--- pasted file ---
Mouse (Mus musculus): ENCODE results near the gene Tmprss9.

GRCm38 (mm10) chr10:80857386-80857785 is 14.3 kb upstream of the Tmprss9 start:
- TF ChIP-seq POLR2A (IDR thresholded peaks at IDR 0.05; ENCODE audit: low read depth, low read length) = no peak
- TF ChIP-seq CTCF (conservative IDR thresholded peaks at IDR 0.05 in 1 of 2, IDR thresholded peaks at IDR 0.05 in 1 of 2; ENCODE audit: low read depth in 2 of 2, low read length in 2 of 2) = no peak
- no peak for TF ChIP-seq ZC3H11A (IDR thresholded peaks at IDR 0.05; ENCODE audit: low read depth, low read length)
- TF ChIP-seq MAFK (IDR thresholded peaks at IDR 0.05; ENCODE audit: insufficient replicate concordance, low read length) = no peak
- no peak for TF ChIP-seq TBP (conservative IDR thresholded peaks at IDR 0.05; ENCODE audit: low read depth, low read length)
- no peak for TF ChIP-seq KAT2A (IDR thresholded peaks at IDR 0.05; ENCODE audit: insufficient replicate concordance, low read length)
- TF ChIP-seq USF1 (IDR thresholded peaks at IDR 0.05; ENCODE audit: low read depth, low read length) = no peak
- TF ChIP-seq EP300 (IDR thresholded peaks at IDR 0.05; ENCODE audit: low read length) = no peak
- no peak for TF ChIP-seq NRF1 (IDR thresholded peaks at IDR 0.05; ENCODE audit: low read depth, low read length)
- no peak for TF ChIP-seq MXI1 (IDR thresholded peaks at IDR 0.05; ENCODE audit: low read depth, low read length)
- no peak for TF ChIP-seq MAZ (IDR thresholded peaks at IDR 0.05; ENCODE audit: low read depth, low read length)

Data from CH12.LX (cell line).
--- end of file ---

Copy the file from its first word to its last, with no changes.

Mouse (Mus musculus): ENCODE results near the gene Tmprss9.

GRCm38 (mm10) chr10:80857386-80857785 is 14.3 kb upstream of the Tmprss9 start:
- TF ChIP-seq POLR2A (IDR thresholded peaks at IDR 0.05; ENCODE audit: low read depth, low read length) = no peak
- TF ChIP-seq CTCF (conservative IDR thresholded peaks at IDR 0.05 in 1 of 2, IDR thresholded peaks at IDR 0.05 in 1 of 2; ENCODE audit: low read depth in 2 of 2, low read length in 2 of 2) = no peak
- no peak for TF ChIP-seq ZC3H11A (IDR thresholded peaks at IDR 0.05; ENCODE audit: low read depth, low read length)
- TF ChIP-seq MAFK (IDR thresholded peaks at IDR 0.05; ENCODE audit: insufficient replicate concordance, low read length) = no peak
- no peak for TF ChIP-seq TBP (conservative IDR thresholded peaks at IDR 0.05; ENCODE audit: low read depth, low read length)
- no peak for TF ChIP-seq KAT2A (IDR thresholded peaks at IDR 0.05; ENCODE audit: insufficient replicate concordance, low read length)
- TF ChIP-seq USF1 (IDR thresholded peaks at IDR 0.05; ENCODE audit: low read depth, low read length) = no peak
- TF ChIP-seq EP300 (IDR thresholded peaks at IDR 0.05; ENCODE audit: low read length) = no peak
- no peak for TF ChIP-seq NRF1 (IDR thresholded peaks at IDR 0.05; ENCODE audit: low read depth, low read length)
- no peak for TF ChIP-seq MXI1 (IDR thresholded peaks at IDR 0.05; ENCODE audit: low read depth, low read length)
- no peak for TF ChIP-seq MAZ (IDR thresholded peaks at IDR 0.05; ENCODE audit: low read depth, low read length)

Data from CH12.LX (cell line).